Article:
Emma’s most vivid childhood memory is of screaming in the street, age five, because she had woken up one morning to find that her parents were nowhere to be found. I, on the other hand, can barely recall a moment when I was home alone. My mother worked for the National Health Service as a part-time physiotherapist, fitting her hours into a school day. It meant she was always there for my little brother, sister, and me, while my dad was a BBC engineer and the kind of greenbelt commuter who would come home to find supper on the table. Naturally, I didn’t fully appreciate the stability at the time. Nor did I seize the opportunity to use it as a springboard into the world. I was a bit of a worrier when it came to taking on new challenges, while Emma was forthright and unafraid to stand up for herself. In a way, we were drawn together by what each of us lacked in ourselves. It had worked well over the years, and despite my wife’s instinct to keep building the family she’d missed out on as a girl, she did agree finally that going to five was, well, insane.
“I can’t help how I feel,” she reasoned, “but I’m sure I can channel it into something other than more babies.”
In short, with the offspring ticked off the list it was time to take on some animals. There was only one obstacle to this newfound need. As we were crammed into a three-bedroom terrace in London’s East End, one of which I used as an office, we had no room for anything other than ourselves. For a time we kept a couple of goldfish. Unfortunately, we rarely saw them. Despite my best efforts, the walls of the tank became increasingly caked in a stubborn film of algae. Every now and then, one would swim close enough to the glass for us to be reminded of their existence. Eventually, they came up for air and never went down again.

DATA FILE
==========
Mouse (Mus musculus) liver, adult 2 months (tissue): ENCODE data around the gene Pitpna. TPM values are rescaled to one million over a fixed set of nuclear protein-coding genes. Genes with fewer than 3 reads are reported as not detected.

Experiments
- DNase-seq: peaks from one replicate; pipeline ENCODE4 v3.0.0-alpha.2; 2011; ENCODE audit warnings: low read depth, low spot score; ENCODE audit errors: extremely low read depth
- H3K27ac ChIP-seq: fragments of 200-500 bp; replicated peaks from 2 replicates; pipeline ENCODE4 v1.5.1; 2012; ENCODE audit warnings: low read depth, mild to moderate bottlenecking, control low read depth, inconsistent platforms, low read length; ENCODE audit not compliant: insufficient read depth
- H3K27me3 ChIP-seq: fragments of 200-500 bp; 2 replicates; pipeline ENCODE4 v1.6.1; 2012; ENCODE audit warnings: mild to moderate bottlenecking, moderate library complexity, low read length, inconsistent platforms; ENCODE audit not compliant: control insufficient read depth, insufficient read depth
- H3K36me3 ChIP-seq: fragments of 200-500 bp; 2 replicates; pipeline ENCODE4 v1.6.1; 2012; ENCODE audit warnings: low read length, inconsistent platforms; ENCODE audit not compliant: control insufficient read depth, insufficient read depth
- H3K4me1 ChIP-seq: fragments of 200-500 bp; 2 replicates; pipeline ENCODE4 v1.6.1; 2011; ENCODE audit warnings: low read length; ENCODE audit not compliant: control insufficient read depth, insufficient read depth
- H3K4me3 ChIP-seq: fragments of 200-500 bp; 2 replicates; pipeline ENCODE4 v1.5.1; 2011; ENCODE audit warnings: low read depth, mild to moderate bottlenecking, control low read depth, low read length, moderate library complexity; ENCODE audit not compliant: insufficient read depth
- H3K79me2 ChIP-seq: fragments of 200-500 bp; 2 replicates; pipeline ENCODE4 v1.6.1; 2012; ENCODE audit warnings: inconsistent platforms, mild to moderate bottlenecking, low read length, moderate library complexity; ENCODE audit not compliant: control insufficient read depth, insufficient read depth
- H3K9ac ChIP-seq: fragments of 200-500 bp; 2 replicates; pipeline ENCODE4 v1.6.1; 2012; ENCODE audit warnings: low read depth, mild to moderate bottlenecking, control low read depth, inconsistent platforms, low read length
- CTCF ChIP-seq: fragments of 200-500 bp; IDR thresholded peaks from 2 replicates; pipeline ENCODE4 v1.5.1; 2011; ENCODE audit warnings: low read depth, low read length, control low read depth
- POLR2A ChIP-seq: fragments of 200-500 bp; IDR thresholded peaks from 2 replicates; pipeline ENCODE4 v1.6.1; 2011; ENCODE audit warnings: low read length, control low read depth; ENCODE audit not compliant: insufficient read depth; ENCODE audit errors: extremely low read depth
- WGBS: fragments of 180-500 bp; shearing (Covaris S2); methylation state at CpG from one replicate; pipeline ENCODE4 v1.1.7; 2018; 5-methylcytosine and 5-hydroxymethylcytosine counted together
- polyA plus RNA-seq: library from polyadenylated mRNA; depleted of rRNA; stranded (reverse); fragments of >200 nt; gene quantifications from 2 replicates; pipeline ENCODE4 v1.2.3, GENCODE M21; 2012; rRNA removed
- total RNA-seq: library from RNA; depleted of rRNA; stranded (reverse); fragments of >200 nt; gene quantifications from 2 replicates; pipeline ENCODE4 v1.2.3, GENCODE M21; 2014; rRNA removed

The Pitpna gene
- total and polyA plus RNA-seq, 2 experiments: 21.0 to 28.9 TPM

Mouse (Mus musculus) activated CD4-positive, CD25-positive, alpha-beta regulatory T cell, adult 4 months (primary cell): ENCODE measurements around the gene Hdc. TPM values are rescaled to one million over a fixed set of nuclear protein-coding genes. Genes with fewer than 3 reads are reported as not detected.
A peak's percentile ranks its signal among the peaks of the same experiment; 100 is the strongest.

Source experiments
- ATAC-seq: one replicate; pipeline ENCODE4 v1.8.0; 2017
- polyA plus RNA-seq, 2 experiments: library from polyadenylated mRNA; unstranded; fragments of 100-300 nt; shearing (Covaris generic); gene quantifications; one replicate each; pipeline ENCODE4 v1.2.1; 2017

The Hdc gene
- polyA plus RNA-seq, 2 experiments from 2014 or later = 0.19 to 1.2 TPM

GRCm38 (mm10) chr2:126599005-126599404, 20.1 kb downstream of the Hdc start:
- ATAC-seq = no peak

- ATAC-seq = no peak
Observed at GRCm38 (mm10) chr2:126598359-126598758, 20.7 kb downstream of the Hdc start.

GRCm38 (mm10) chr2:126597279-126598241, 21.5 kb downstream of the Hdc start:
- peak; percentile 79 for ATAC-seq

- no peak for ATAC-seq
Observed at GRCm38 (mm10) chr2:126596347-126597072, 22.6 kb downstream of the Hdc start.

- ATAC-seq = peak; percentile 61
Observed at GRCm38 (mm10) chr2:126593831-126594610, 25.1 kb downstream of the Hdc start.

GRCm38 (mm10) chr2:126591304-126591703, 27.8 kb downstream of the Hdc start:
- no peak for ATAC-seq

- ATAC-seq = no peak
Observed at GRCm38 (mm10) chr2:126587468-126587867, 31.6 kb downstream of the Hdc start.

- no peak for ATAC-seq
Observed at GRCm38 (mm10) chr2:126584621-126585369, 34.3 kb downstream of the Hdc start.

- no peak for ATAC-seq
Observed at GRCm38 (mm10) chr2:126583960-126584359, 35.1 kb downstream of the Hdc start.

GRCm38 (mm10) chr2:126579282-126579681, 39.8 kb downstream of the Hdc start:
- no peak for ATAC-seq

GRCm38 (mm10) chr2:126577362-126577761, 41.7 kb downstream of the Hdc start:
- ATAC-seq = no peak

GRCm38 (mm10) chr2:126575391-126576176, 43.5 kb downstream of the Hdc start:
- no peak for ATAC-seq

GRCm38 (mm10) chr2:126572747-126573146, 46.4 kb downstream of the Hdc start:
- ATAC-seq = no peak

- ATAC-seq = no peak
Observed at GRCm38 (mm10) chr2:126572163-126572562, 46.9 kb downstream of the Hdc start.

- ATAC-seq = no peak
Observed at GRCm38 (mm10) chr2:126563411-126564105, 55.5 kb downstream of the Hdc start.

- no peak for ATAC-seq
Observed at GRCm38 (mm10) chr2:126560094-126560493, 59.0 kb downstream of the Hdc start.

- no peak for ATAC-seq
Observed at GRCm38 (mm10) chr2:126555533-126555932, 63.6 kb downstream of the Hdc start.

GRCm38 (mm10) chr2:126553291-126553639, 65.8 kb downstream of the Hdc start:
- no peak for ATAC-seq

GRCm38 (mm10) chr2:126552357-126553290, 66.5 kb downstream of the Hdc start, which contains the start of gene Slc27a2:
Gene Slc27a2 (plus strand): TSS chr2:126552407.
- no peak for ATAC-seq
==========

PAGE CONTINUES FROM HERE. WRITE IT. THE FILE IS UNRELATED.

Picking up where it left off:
In some ways the fate of the fish came close to mirroring our financial situation. Several years earlier Emma had given up a good career to return to full-time motherhood. I kept the roof over our heads and put food on the table by writing books for children and taking what freelance journalism I could find. But with the increase in the number of mouths to feed, I began to struggle. We were OK: happy, but totally cash-strapped. So, when Emma was offered the chance to reignite her career on a parttime basis, the decision was largely driven by a bid to avoid living out of Dumpsters. That the job was outside London proved another draw. Here was our chance to raise our children in a rural county, but one that was not so far away from the capital that they’d be freaked out by things like neon signs and elevators. One final thing persuaded me it was time to move on. I discovered that the youths who frequently parked their cars outside our house and opened up silver foil wraps on their laps weren’t, as I thought, eating sandwiches. As Emma informed me when I made the observation, in front of her mother and toddler group, they were in fact dealing crack cocaine. With her job offer on the table, it didn’t take long for us to agree that it was our chance to relocate to the countryside.
“If we sell this house we can just about find something with a yard,” suggested Emma. “The kids could even keep a rabbit outside.”
I wasn’t resistant to the idea at all. As I worked for myself, it meant I could juggle my hours between writing and being a house husband. Privately, I knew we could do a bit better than a bunny. From my childhood experience of looking after one, I just remembered rabbits to be high on maintenance and low on reward. By the time we left the city behind, I had set my sights on something more robust.
© 2011 Matt Whyman